Race for 5G
BIZLINKS - Rey Gamboa (The Philippine Star) - November 12, 2019 - 12:00am

With China having recently announced the rollout of 5G network services in 50 of its cities, including Beijing, Shanghai, Guangzhou and Shenzhen, through its three state-owned telecommunication companies (China Mobile, China Telecom, and China Unicom), the reality of this new technology has become more imminent.

Next year, analysts predict that China will have 110 million users (more than the whole population of the Philippines) on 5G, making it truly the world leader in utilizing the fifth generation mobile phone technology.

China will have the capability to run valuable tests on how 5G will revolutionize the way we work, play, think, even breathe. How the culled information is translated to boosting its domestic productivity and dominance in the world economic order will be crucial to the country’s strategic direction. 

Unlike Korea, which is the world’s first country to roll out 5G on a commercial basis, China is ahead where it matters: building base stations that will receive and transmit signals at super fast speeds. Unlike 4G towers that can process signals within a wider area, 5G stations need to be nearer each other.

In Shanghai, for example, close to 12,000 5G base stations are operating to provide its subscribers with the necessary bandwidth power that can make video streaming of high definition movies possible in seconds, or making video conferencing calls without any lag time.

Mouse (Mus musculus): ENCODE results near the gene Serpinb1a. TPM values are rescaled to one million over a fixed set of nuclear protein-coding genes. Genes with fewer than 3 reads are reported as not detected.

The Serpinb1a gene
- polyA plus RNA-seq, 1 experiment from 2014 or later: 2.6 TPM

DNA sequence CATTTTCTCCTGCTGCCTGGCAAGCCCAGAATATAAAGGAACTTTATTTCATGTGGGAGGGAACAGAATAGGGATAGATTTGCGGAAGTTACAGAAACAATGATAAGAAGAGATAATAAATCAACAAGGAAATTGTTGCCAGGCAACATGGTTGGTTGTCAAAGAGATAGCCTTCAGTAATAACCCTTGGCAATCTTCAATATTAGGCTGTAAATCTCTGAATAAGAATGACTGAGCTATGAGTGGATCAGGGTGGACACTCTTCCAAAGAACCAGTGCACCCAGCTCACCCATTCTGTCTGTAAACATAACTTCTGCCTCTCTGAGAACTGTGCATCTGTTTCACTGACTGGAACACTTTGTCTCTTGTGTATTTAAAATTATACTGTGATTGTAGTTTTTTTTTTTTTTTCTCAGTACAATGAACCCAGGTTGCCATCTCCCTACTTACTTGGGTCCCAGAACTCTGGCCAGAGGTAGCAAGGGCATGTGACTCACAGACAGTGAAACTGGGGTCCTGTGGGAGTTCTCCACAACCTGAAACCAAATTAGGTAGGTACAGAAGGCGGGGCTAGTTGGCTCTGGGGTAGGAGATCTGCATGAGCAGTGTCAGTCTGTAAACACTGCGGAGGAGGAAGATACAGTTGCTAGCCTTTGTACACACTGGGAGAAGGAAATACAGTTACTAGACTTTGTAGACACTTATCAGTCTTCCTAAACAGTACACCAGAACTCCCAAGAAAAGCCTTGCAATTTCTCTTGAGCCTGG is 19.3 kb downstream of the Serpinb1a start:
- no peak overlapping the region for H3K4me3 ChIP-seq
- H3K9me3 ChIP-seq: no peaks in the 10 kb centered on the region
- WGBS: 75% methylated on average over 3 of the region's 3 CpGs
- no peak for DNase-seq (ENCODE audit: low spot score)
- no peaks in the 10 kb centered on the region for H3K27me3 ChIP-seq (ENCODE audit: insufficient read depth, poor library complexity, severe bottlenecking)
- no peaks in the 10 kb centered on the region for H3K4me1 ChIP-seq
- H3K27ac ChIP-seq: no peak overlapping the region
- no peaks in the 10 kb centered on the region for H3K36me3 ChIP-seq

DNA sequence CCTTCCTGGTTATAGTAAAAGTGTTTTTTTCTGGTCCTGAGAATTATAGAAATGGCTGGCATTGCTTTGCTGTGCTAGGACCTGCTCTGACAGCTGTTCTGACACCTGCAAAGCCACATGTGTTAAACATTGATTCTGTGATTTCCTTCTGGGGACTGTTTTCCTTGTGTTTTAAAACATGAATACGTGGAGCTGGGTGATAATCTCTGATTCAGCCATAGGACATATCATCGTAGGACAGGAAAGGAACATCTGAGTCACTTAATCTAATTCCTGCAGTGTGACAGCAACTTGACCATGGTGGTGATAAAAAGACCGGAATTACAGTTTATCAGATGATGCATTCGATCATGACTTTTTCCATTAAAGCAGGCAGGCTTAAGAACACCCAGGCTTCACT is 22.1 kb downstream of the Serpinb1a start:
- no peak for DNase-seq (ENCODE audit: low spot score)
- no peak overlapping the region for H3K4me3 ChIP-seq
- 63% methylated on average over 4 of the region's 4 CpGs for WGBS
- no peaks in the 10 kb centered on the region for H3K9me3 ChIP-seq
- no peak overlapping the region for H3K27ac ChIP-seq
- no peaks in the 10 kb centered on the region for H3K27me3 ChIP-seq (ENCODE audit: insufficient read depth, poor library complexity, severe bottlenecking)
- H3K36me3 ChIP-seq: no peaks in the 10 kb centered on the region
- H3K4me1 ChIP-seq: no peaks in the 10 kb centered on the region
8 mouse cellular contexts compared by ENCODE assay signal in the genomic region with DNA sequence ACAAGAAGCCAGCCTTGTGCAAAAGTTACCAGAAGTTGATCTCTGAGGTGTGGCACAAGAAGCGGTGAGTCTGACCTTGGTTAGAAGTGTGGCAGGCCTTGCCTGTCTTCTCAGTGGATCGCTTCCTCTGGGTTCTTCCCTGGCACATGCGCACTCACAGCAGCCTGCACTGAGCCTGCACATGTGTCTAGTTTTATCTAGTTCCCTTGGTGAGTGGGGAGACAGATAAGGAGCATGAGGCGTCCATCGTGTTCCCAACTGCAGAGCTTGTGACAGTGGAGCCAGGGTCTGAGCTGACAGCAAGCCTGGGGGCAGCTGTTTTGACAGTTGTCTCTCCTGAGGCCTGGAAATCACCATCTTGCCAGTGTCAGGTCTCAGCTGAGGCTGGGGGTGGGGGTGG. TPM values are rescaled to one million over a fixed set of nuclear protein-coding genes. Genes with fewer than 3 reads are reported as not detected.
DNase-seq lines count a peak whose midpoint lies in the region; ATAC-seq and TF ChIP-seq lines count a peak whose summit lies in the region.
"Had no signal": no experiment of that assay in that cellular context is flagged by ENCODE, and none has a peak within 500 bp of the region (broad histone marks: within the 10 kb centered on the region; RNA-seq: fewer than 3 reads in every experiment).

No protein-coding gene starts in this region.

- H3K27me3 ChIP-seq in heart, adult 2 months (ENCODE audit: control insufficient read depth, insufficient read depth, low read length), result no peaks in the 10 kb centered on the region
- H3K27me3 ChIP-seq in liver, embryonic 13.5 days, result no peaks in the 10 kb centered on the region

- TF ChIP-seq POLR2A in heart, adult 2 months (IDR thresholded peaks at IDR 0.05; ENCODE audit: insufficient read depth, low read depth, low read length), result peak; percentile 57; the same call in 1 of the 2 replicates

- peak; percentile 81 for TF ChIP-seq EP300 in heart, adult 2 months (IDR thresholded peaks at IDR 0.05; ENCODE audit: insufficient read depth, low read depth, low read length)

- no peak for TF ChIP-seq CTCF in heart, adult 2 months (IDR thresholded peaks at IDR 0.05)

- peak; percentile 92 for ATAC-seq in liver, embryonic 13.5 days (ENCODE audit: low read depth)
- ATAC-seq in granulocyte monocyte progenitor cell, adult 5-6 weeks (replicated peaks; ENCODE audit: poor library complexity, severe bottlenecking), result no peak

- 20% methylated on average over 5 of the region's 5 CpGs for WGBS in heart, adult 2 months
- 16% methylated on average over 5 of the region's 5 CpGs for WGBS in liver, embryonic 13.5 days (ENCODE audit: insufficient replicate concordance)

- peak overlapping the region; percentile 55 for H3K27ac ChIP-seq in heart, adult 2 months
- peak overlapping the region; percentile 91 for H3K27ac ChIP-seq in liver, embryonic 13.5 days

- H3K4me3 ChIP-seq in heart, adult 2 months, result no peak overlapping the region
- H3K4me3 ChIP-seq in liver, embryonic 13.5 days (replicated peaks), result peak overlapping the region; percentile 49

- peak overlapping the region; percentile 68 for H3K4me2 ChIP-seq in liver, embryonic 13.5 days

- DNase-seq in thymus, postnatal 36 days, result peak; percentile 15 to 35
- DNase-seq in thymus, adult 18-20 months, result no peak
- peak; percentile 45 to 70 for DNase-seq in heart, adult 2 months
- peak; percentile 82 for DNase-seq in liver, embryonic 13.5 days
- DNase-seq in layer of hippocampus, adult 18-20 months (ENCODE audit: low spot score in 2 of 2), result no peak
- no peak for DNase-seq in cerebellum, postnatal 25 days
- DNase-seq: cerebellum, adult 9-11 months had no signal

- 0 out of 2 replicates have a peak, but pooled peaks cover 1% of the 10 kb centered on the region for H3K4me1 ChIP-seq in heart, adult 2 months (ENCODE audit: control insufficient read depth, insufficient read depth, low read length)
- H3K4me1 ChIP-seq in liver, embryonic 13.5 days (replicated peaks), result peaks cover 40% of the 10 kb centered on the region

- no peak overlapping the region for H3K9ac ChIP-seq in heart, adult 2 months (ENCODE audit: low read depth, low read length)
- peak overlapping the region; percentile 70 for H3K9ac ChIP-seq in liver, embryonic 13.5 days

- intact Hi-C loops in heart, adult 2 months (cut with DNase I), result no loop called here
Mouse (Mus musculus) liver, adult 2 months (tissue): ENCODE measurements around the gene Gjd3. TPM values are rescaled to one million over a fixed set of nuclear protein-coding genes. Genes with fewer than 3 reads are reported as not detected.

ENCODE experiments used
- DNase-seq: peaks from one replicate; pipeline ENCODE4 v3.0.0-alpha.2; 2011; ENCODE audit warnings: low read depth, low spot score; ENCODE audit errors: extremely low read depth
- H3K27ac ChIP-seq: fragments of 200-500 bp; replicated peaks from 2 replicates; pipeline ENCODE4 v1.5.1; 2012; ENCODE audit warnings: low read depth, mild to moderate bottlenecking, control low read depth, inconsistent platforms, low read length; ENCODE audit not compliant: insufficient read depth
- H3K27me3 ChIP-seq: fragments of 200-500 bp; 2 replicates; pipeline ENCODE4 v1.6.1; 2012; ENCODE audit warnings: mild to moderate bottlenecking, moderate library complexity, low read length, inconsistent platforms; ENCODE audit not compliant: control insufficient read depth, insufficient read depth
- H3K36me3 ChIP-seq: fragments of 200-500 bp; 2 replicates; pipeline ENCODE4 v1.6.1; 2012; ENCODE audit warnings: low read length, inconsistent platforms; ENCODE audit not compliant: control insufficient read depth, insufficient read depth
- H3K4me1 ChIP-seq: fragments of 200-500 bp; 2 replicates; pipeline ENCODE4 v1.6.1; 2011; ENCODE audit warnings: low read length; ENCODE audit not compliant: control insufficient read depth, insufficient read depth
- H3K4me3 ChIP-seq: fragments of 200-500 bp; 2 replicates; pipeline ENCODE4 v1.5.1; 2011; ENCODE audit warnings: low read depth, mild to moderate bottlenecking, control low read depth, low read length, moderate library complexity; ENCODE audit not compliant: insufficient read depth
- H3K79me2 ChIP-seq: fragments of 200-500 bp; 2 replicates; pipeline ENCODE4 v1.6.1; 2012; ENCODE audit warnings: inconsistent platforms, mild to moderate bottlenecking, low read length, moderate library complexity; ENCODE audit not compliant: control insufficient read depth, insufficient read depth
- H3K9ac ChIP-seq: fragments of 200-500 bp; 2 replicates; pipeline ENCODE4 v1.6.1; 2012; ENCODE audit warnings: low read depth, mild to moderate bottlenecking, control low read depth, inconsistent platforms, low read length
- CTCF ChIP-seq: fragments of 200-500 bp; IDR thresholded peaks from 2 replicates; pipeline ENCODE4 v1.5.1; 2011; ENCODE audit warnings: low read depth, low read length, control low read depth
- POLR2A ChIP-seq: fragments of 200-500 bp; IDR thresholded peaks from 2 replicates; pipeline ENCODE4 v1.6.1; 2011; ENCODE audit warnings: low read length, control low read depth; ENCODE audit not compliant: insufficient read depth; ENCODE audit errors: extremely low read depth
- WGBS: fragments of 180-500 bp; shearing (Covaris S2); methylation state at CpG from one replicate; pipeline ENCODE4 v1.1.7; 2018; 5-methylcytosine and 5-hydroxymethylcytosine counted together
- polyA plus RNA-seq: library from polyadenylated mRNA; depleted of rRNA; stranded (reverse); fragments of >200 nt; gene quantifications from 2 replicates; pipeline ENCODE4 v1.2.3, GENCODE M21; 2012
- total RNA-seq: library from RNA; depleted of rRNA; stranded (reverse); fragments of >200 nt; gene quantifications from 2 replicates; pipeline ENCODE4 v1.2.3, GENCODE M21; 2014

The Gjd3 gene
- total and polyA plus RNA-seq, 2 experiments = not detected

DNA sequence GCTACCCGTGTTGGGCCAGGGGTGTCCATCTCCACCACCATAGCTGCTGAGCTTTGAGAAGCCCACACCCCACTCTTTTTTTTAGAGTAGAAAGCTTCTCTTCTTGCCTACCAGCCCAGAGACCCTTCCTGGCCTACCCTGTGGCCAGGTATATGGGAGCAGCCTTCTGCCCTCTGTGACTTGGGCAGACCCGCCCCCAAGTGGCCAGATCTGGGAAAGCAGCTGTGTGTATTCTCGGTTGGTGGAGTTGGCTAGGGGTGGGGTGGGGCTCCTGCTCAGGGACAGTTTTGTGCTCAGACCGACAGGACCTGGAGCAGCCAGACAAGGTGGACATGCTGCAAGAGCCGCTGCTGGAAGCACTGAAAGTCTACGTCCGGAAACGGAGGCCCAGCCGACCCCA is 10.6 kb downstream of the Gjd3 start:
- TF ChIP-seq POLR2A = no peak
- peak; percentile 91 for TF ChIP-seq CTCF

Korea’s experience

Koreans, especially those within the Seoul’s central district that have enjoyed 5G services since the April official launch, are leading in real-time exploration and experience of how life can be in this new-generation internet connection.

New apps are being developed that maximize the 700 megabits per second (mbps) speeds of 5G on enabled smartphones. Bloggers who livestream on YouTube, for example, find almost no delay in uploads, and in higher resolution, an impossible feat when on 4G’s 30 to 50 mbps speeds.

Aside from videos, gaming and smart cars are some of the areas that have shown popularly accepted applications, although the latter may take time to become a reality, not because self-driving vehicle technologies are lacking, but because the communication infrastructure for interconnecting data to enable smart driving to happen will need a concentration of thousands of base stations.

Korea has a K-City with 360,000 square meters of road and highways outside of Seoul where self-driving cars are being tested in traffic situations. It is still very much in a pilot stage, but the learning derived from it has given the Korean government valuable insight for transforming its urban areas into smart connected cities.

More countries

More countries are expected to move to full 5G next year following China’s launch. For now, Korea and the US have 5G in selected areas only, although Korea’s telecommunications industry is taking the technology to new commercial levels by offering it to other countries.